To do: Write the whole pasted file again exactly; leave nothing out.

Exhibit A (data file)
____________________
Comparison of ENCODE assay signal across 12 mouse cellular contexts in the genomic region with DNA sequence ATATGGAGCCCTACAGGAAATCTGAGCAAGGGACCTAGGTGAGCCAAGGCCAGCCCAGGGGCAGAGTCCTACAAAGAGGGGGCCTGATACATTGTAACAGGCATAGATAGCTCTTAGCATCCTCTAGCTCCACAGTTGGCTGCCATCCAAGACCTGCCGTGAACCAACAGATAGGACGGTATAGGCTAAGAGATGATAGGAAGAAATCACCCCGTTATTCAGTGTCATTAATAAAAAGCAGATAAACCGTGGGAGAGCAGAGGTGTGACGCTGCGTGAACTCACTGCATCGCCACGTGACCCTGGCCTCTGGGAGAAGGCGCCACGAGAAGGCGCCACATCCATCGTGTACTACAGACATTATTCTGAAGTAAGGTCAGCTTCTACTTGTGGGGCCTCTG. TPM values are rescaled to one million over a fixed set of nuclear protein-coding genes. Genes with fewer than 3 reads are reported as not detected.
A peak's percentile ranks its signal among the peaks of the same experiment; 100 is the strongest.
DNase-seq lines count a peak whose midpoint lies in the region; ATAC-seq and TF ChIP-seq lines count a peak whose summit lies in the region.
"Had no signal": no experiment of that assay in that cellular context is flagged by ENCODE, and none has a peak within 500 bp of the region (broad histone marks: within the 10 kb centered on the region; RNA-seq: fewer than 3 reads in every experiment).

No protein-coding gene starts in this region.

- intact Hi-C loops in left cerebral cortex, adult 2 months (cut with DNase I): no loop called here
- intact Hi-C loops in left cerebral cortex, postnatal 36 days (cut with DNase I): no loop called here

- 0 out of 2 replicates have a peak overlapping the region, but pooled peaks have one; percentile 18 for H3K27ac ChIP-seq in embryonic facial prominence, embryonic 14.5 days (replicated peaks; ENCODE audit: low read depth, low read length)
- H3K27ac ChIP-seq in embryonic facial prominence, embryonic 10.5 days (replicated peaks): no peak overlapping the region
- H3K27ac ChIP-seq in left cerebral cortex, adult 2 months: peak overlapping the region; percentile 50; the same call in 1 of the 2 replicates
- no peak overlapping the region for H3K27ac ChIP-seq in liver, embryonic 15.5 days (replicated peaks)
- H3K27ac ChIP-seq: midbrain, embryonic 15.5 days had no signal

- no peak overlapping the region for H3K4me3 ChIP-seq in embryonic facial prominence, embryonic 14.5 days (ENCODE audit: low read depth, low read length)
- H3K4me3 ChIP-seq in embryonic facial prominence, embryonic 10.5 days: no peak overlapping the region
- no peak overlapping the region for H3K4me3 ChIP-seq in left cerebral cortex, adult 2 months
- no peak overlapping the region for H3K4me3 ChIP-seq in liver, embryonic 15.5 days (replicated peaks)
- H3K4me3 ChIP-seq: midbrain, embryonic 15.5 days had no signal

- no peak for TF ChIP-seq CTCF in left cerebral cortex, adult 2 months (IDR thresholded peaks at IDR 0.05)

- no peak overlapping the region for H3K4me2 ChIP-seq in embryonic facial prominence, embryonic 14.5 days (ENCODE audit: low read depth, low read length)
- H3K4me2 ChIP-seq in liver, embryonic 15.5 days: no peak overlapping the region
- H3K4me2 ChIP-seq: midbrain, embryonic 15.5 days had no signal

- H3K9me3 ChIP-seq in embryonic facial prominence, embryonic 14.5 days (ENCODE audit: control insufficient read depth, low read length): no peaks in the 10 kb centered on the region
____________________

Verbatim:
Comparison of ENCODE assay signal across 12 mouse cellular contexts in the genomic region with DNA sequence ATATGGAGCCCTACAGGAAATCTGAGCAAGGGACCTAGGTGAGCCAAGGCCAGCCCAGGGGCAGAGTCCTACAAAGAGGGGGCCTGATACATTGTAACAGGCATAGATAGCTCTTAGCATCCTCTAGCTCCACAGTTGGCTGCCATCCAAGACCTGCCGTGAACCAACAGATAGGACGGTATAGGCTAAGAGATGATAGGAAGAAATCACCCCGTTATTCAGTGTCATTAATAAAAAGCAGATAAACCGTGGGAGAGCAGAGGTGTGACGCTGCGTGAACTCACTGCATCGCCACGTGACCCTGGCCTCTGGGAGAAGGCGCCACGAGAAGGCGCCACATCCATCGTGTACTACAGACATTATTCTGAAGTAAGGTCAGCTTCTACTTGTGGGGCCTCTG. TPM values are rescaled to one million over a fixed set of nuclear protein-coding genes. Genes with fewer than 3 reads are reported as not detected.
A peak's percentile ranks its signal among the peaks of the same experiment; 100 is the strongest.
DNase-seq lines count a peak whose midpoint lies in the region; ATAC-seq and TF ChIP-seq lines count a peak whose summit lies in the region.
"Had no signal": no experiment of that assay in that cellular context is flagged by ENCODE, and none has a peak within 500 bp of the region (broad histone marks: within the 10 kb centered on the region; RNA-seq: fewer than 3 reads in every experiment).

No protein-coding gene starts in this region.

- intact Hi-C loops in left cerebral cortex, adult 2 months (cut with DNase I): no loop called here
- intact Hi-C loops in left cerebral cortex, postnatal 36 days (cut with DNase I): no loop called here

- 0 out of 2 replicates have a peak overlapping the region, but pooled peaks have one; percentile 18 for H3K27ac ChIP-seq in embryonic facial prominence, embryonic 14.5 days (replicated peaks; ENCODE audit: low read depth, low read length)
- H3K27ac ChIP-seq in embryonic facial prominence, embryonic 10.5 days (replicated peaks): no peak overlapping the region
- H3K27ac ChIP-seq in left cerebral cortex, adult 2 months: peak overlapping the region; percentile 50; the same call in 1 of the 2 replicates
- no peak overlapping the region for H3K27ac ChIP-seq in liver, embryonic 15.5 days (replicated peaks)
- H3K27ac ChIP-seq: midbrain, embryonic 15.5 days had no signal

- no peak overlapping the region for H3K4me3 ChIP-seq in embryonic facial prominence, embryonic 14.5 days (ENCODE audit: low read depth, low read length)
- H3K4me3 ChIP-seq in embryonic facial prominence, embryonic 10.5 days: no peak overlapping the region
- no peak overlapping the region for H3K4me3 ChIP-seq in left cerebral cortex, adult 2 months
- no peak overlapping the region for H3K4me3 ChIP-seq in liver, embryonic 15.5 days (replicated peaks)
- H3K4me3 ChIP-seq: midbrain, embryonic 15.5 days had no signal

- no peak for TF ChIP-seq CTCF in left cerebral cortex, adult 2 months (IDR thresholded peaks at IDR 0.05)

- no peak overlapping the region for H3K4me2 ChIP-seq in embryonic facial prominence, embryonic 14.5 days (ENCODE audit: low read depth, low read length)
- H3K4me2 ChIP-seq in liver, embryonic 15.5 days: no peak overlapping the region
- H3K4me2 ChIP-seq: midbrain, embryonic 15.5 days had no signal

- H3K9me3 ChIP-seq in embryonic facial prominence, embryonic 14.5 days (ENCODE audit: control insufficient read depth, low read length): no peaks in the 10 kb centered on the region